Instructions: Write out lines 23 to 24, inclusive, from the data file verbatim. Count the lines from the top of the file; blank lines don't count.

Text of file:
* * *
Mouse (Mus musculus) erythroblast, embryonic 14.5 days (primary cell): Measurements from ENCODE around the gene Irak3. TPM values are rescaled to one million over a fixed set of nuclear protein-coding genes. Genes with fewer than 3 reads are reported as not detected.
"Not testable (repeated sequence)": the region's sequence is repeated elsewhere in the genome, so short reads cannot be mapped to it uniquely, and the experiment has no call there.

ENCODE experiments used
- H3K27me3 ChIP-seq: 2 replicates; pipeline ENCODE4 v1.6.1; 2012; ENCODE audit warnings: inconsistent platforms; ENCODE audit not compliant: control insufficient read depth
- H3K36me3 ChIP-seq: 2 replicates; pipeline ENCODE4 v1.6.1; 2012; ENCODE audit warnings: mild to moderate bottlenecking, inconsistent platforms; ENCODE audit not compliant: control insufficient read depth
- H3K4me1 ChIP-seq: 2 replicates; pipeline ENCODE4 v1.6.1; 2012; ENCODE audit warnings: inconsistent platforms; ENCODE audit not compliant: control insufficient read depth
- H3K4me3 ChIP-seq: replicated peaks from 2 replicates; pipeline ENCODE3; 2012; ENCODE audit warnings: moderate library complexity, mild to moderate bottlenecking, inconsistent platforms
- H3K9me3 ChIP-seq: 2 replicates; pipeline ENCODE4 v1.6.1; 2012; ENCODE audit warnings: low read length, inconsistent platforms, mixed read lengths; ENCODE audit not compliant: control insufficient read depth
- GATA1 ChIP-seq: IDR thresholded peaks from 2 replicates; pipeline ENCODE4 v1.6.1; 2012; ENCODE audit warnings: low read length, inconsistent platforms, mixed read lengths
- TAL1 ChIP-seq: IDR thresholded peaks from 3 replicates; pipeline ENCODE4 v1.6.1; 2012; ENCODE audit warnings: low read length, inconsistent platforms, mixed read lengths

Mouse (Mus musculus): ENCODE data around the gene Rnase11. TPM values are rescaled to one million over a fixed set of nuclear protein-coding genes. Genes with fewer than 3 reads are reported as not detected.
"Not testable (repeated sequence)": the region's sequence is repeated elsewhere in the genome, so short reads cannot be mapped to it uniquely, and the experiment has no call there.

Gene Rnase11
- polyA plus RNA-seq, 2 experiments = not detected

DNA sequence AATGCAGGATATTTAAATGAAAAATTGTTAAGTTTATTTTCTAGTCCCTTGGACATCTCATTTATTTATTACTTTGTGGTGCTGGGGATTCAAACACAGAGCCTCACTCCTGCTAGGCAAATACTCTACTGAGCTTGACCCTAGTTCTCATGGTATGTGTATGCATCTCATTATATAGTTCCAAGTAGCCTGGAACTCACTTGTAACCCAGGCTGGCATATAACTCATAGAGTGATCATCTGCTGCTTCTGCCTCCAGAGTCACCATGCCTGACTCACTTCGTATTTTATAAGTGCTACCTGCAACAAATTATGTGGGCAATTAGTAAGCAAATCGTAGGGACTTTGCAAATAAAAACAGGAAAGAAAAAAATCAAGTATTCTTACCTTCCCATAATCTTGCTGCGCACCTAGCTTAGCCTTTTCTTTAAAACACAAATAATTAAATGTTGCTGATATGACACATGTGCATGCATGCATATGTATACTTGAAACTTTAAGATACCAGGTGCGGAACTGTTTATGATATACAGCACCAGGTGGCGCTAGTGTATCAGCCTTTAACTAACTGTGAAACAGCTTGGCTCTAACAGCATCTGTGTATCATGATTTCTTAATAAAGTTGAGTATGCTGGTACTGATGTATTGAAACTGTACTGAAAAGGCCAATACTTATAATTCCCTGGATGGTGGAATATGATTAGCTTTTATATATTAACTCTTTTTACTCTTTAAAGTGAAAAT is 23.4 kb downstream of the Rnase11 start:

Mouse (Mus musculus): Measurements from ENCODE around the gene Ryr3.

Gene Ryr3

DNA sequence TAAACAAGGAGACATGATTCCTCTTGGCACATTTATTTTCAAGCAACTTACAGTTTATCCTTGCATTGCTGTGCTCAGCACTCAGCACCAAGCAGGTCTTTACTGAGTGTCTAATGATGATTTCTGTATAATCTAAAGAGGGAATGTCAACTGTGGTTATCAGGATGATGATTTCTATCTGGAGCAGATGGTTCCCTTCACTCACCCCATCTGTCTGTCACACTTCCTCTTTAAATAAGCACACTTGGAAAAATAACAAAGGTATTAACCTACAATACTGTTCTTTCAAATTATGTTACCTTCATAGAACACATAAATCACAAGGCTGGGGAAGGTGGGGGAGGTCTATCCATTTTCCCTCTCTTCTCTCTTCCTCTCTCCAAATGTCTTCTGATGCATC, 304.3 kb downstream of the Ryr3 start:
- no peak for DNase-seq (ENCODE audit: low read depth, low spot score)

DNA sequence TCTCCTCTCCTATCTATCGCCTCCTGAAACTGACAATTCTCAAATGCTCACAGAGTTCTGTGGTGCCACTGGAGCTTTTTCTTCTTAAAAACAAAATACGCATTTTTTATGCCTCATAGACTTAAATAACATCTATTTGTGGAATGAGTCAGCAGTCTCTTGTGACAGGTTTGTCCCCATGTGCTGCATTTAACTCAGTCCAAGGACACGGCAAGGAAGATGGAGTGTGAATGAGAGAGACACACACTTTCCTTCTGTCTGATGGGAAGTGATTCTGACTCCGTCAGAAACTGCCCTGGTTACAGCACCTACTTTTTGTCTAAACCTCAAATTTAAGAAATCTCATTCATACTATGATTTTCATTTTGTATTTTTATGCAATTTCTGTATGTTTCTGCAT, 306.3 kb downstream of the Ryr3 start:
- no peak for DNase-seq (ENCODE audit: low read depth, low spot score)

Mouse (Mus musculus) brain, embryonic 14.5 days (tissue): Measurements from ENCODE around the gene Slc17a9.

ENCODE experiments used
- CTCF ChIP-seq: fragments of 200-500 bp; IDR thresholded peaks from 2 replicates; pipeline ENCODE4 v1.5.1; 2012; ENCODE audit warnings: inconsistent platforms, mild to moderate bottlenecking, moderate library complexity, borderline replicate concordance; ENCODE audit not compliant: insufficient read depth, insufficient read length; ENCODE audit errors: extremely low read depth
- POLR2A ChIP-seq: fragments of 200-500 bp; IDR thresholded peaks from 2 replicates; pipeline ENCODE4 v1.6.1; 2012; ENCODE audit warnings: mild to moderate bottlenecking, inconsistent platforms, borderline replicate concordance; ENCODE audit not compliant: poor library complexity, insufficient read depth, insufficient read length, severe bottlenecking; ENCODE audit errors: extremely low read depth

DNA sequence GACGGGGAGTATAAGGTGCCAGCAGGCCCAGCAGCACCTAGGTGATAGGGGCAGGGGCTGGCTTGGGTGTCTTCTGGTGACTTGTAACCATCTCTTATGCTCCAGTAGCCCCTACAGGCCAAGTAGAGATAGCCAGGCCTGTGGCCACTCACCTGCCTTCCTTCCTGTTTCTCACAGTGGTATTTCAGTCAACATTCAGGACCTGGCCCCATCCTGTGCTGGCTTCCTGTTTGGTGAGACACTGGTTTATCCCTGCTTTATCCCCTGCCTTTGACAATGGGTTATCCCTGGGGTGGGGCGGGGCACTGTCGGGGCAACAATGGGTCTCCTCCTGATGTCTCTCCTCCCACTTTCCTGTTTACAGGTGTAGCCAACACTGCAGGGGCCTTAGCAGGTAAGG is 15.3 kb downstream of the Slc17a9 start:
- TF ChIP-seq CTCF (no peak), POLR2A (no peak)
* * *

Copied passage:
ENCODE experiments used
- CTCF ChIP-seq: fragments of 200-500 bp; IDR thresholded peaks from 2 replicates; pipeline ENCODE4 v1.5.1; 2012; ENCODE audit warnings: inconsistent platforms, mild to moderate bottlenecking, moderate library complexity, borderline replicate concordance; ENCODE audit not compliant: insufficient read depth, insufficient read length; ENCODE audit errors: extremely low read depth